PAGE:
The new S80 is an interesting, likeable executive alternative; but this V8 model will be a rare sight.

What's new? If you know a little about cars, you may think you know what you’re going to get with the new Volvo S80. Comfortable seats, perhaps; tried and tested cabin ergonomics; much talk of safety, that’s for sure. You also won’t need to read Volvo’s blurb to guess that of all the main contenders in the BMW 5-series class, the old S80 had the highest average age of purchaser. It was just that sort of car. But the all-new S80 is different, they say. We’ll see.An immaculate line-up of metallic grey S80s stands in the shadow of the mighty Oresund bridge that links Sweden with Denmark. From a distance you’d presume they’re S60s, but get closer and you see the cars are too big – too long, too imposing.The details tell the rest of the story. A V8 badge on the grille lets slip that this car packs Volvo’s new 4.4-litre 311bhp V8, mounted transversely in front of the lead axle. That also means it has a four-wheel-drive system and a chassis with adaptive damping that’s switchable from the cockpit and developed on UK roads with the rubber stamp of the man behind the great Ford chassis of the past decade, Richard Parry-Jones. So it ought to be good.There are more gadgets, too: a key that fights (or feeds) your paranoia by using sensors to tell you whether someone’s hiding in your car from the other side of the street and, we’re told with a wry Scandinavian smile, a ‘very powerful audio system’ that was created with a little help from Alpine and Bang and Olufsen.In an era of large multi-brand car corporations, technology sharing means that many cars are essentially the same under their designer skins. Volvo is owned by Ford, but there’s no evidence of this in the cabin, which is a refreshing exception. It needs to be – the S80 is lining up against some mighty tough competition in the executive saloon market.It’s got the models to compete; alongside the four-wheel-drive V8 range-topper – mainly aimed at the American market where having a V8 in the range is vital – there is a spread of front-wheel-drive models, a new, extra-compact 3.2-litre in-line six that’s also destined to become a Jaguar motor and a 2.5-litre five-cylinder turbo, plus two diesels – a 182bhp D5 and 161bhp 2.4D.What's it like? Desperate to escape the icy wind, I leap into the S80’s cabin. At the price, this is one of the interiors of the moment. The centrepiece is the wafer-thin centre console – as first seen in the S40; this one has slightly pointless storage space behind, but is much less fiddly in operation – and the mixture of shapes and themes, detail design and choice of materials is first-class.There isn’t the space here to really do the interior justice, but the pictures tell the story – it’s easily as good as it looks. And Volvo clearly wasn’t lying about the stereo, either: it has such depth and power that you could well be sitting in your car to listen to music rather than your front room.We head north along miles of drab Swedish motorway. The S80 is in its element here. The V8 is practically inaudible at these crank speeds and throttle openings, wind noise is suitably suppressed and the seats cosset, as you knew they would. There’s a fair bit of road noise, but the motorway surface looks terribly grainy, so must take much of the blame. It doesn’t take long to realise that the variable dampers are best left in the ‘comfort’ setting on roads like these, as the elastic body control that makes for a comfortable primary ride is pegged back in the tauter ‘sport’ setting. The ‘advanced’ seems likely to be suitable only for super-smooth roads.As we turn off the main routes I adjust the steering weight in the settings menu (there are three levels of power steering resistance). Visibility is poor, the temperature is barely above freezing, the roads are covered in grit and it’s getting dark. Not ideal conditions, then, but there’s time enough to establish that the S80 isn’t a nose-heavy nightmare on twisty roads. In fact it has a pleasantly coherent feel. The steering is ideally weighted in medium-force mode for everyday driving, and reassuringly firm for sportier driving in heavy mode. Although the Servotronic system is hardly a mine of information, it’s consistent from lock to lock, allowing you to place the car accurately. You might expect to catch out the damping with the weight of the V8 in the nose, but even on wildly undulating roads there’s little drama.The S80 doesn’t feel like an entertaining drive like a 5-series or Jaguar S-type, but neither does it feel a wallowing mess, and you can’t fault the traction from the four-wheel-drive system. The V8 suddenly growls when you prod the throttle, the pitch rising as the revs increase until it whines around to the red line. It responds keenly to the throttle, and apart from a curious vibration in the mid-range that can be felt through the rim of the steering wheel, it’s a smooth engine – albeit neither as smooth nor as powerful as a 550i’s.Should I buy one? But then the Volvo isn’t as costly as the BMW. At between £38,975 and £41,725, the V8 undercuts its main opposition, although we’d expect it to remain a rare sight in the UK due to high running costs and likely poor residuals. The S80 range as a whole, however, is competitively priced and well equipped. It is also a temptingly different alternative to the norm.Adam Towler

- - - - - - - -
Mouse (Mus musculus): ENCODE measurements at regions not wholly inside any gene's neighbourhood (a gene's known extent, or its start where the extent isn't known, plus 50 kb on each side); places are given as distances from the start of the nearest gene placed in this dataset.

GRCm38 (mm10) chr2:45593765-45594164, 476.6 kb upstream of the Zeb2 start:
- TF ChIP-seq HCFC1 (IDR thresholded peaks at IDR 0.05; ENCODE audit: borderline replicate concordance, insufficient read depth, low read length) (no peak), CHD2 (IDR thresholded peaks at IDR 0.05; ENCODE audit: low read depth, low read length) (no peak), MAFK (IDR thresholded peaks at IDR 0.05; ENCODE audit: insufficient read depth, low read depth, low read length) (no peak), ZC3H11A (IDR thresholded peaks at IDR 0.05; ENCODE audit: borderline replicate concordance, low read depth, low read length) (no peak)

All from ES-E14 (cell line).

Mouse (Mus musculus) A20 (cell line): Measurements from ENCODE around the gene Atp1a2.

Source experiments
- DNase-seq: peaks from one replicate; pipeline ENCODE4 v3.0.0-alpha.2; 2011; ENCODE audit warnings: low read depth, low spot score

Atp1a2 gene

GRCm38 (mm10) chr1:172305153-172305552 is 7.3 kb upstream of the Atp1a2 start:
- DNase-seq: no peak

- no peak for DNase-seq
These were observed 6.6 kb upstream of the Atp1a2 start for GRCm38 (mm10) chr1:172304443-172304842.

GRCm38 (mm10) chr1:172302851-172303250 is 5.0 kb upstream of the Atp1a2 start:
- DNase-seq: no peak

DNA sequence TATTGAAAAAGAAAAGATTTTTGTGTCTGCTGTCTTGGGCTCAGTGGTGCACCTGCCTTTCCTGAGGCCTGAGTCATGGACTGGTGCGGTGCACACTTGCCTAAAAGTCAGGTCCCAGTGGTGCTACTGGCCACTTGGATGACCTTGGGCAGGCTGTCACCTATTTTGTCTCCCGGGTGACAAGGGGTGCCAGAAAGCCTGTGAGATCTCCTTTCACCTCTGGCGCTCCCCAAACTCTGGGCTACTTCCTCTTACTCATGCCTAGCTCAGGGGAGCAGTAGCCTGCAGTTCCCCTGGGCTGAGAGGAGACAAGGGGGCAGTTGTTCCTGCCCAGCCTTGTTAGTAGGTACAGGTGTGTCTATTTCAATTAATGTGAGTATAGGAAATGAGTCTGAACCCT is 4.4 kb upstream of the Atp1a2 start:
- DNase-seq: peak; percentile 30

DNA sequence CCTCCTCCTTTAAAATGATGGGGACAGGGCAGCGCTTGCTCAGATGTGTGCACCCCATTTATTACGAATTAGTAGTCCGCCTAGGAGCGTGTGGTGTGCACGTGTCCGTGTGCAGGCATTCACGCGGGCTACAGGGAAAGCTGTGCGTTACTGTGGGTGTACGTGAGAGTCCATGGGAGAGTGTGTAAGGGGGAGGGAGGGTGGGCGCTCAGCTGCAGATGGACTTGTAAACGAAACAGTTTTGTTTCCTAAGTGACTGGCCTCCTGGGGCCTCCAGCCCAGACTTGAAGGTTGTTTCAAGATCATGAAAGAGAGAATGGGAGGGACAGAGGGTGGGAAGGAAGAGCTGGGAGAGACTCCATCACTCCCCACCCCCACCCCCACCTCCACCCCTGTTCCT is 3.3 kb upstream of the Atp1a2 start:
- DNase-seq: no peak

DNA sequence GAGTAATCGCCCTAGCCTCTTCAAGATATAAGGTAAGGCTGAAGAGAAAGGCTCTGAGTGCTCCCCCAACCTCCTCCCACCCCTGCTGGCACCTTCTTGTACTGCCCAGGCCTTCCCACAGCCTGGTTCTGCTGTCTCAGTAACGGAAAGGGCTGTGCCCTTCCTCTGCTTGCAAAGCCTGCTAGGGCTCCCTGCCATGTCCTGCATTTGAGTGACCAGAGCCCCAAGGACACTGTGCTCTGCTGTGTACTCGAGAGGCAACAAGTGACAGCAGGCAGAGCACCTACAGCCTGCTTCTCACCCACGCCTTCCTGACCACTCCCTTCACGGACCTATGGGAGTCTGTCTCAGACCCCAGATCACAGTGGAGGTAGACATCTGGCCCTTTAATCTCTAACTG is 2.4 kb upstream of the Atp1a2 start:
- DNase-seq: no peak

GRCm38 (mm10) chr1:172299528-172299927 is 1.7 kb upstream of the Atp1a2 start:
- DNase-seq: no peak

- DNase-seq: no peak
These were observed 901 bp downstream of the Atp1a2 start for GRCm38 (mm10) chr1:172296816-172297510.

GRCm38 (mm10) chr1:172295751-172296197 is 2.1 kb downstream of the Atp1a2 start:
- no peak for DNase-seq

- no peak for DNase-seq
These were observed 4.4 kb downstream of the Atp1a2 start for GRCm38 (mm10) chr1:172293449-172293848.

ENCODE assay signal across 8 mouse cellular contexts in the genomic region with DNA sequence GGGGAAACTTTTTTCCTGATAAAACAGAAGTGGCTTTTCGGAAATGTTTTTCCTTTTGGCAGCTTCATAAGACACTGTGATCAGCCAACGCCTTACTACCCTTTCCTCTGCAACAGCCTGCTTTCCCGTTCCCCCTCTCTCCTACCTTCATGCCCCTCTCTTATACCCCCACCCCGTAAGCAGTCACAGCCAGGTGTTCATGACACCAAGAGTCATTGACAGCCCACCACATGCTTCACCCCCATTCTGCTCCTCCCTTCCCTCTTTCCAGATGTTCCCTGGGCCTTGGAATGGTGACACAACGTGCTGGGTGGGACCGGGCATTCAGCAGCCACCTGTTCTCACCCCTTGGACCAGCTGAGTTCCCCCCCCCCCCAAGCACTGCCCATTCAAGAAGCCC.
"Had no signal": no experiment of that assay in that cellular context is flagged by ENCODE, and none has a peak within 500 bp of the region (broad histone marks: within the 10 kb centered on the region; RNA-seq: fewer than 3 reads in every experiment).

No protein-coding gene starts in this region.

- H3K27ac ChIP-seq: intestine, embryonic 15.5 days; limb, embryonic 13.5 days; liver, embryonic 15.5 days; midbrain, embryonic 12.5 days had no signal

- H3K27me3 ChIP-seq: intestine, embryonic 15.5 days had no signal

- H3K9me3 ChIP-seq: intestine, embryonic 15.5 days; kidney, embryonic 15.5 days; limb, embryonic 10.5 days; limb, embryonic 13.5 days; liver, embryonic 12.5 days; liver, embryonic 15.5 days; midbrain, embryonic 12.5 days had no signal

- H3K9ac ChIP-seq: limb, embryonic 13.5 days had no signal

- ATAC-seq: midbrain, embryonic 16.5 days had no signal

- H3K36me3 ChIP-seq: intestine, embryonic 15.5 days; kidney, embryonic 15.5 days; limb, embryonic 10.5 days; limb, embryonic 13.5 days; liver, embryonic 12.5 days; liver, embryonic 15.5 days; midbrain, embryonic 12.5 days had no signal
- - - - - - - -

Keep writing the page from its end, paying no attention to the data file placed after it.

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fast ed 13 September 2011

Re: Volvo S80 4.4 V8 SE

I had a spin in one of these a few years back when they first came out.

Very nice car, fairly quick, too pricey for me at the moment.

Would I buy one if I had the readies? Yep

theonlydt 13 September 2011

Re: Volvo S80 4.4 V8 SE

ronmcdonald wrote:
Geely bought Volvo from Ford for $1.5billion 12 months ago. Come on Autocar, keep up to date.
Look at the date of the original article - at that point Volvo was very much Ford owned. Even now, despite being Geely owned, a lot of the parts are originally Ford.

ronmcdonald 13 September 2011

Re: Volvo S80 4.4 V8 SE

Autocar wrote:

In an era of large multi-brand car corporations, technology sharing means that many cars are essentially the same under their designer skins. Volvo is owned by Ford, but there’s no evidence of this in the cabin...

Geely bought Volvo from Ford for $1.5billion 12 months ago. Come on Autocar, keep up to date.